Faced with the box office flops of Pinocchio, Fantasia and Bambi, Disney needed to rethink their commercial strategy. All the time and effort they put into the Golden Age films was not paying off, and at some point they needed to start making money again. The solution, it seemed, was to make cheaper films with established characters such as Donald Duck and Goofy, hoping for a surefire commercial hit. The resulting films – Saludos Amigos, The Three Caballeros, Make Mine Music, Fun And Fancy Free and Melody Time – have largely been forgotten today, reduced to the status of animated curiosities for the dedicated Disney fan. I’ll call this period The Forgotten Forties, because once it ended (and with The Adventures of Ichabod and Mr Toad in between), Disney came back at full strength with classics such as Cinderella, Alice in Wonderland and Peter Pan. The Forgotten Forties are a blip in the canon, and whilst there are moments of brilliance hidden in the mediocrity, it seems as though there is a reason these films do not have the same status as the period that preceded it.
Saludos Amigos is an inauspicious start to the era, a series of shorts inspired by a group of animators travelling round South America that doesn’t amount to anything. If Fantasia drew inspiration from great music, Saludos Amigos is a tribute to great places. But whilst Fantasia is thematically rich, and beautifully drawn, the only thing unifying the shorts in Saludos Amigos is the setting. Apart from this tenuous connection, it all feels jumbled together, with an irritating voice over man spelling out, in detail, bits of information we don’t care about. The live action scenes that are interspersed with the animated sequences are painfully dull, the soporific drawl of voice over man incessantly relaying what we are seeing on screen. It’s an old school documentary with bits of animation thrown in because it’s Disney, but the tone is bafflingly mixed, unsure of whether it wants to entertain or to inform, and not really succeeding at either.
A skit about Donald Duck exploring Lake Titicaca opens up the film, where he tries (and fails) to blend in with the locals whilst remaining very much a tourist. There’s a couple of nice touches here, as Disney plays with self-aware characters (Donald interacts with the narrator), and there are some sly jabs at tourist culture which are even more relevant today. Yet most of the time it is nothing more than some uninspired slapstick that goes on for far too long and in no particular direction. The following story, about a plucky little mail plane, doesn’t even have the humour of the first sequence and fails to use the compact structure of a short to create any sense of emotional investment or threat. The instructional short about the life of a Gaucho, featuring Goofy, is more comedic but isn’t especially funny save for a nice joke about slow motion. None of these three shorts are memorable in any way, any drama or humour sapped out of them by stilted pacing and that infuriating narrator.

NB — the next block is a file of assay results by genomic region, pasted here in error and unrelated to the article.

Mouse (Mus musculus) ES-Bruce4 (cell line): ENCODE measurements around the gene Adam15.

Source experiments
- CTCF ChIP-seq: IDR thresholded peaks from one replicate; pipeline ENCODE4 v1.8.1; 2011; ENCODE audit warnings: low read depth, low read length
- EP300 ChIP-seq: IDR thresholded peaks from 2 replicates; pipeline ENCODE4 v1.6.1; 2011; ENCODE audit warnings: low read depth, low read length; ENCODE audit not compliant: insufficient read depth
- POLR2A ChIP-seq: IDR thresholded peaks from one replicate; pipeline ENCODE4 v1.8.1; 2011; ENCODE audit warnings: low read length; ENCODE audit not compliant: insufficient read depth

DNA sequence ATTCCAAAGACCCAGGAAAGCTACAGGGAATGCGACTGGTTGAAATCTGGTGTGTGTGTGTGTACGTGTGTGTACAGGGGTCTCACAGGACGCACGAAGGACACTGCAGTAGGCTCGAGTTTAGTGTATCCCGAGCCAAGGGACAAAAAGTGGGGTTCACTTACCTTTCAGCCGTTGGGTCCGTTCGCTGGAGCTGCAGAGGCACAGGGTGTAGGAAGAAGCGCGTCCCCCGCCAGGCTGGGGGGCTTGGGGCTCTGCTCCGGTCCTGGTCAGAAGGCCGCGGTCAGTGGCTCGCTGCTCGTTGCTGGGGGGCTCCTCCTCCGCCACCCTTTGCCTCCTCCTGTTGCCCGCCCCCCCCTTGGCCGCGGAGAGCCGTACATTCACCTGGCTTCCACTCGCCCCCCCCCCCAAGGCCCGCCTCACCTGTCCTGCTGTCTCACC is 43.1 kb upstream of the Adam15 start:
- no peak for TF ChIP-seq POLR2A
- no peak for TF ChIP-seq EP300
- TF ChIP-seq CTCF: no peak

The worst crime of all is that South America – a vibrant, beautiful continent of diverse peoples and landscapes – is animated with a half-hearted approach that never properly captures the land. The shorts are all very bright, but sorely lacking in a sense of scale or detail. The thick lines and bright colours leave you longing for the subtle beauty of something like Bambi. There’s so little happening in the frame that it quickly becomes dull to watch. It’s a remarkably short film anyway, at only forty two minutes, but the really weak animation adds to an overall sensation of an apathetic, uninvolved Disney. In fact, its length, lack of ideas and hybrid between live action and animation makes me question whether this should be in the Disney canon at all.
However, the final section almost redeems the film, as Disney get their Fantasia groove back and go a little more abstract with their ideas. Aquarela de Brasil is a piece of music that the artists try to capture with some jazzy, colourful animation. It’s a tribute to the music and sensations of Rio de Janeiro, bursting with life and energy. At one point they insist on bringing back Donald Duck – surely the Mouse House’s most irritating character – but they also introduce José de Cariaco, a parrot who is a lot more fun (and thankfully returns for the next film The Three Caballeros), and the film ends on something of a high. What’s particularly enjoyable is the way the animator’s paintbrush invades the frame, creating new sights as the two characters walk along the streets of Rio. It’s a scene that showcases how inventive the team can be when they put their minds to it, making it even more frustrating that everything that preceded it was so uninspired.
Saludos Amigos opens with a narrator telling us that a team from Disney have decided to travel to South America on the hunt for ideas. Sadly with Saludos Amigos it appears as though they didn’t find any once there. Instead we get a series of half-baked vignettes that don’t amount to anything, the sophisticated story telling of Disney’s first five films lost in a childish, directionless mess of a film. There are a few redeeming features here, glimpses of the studio’s brilliance, but the film as a whole feels so inconsequential. It’s as though Disney just isn’t trying.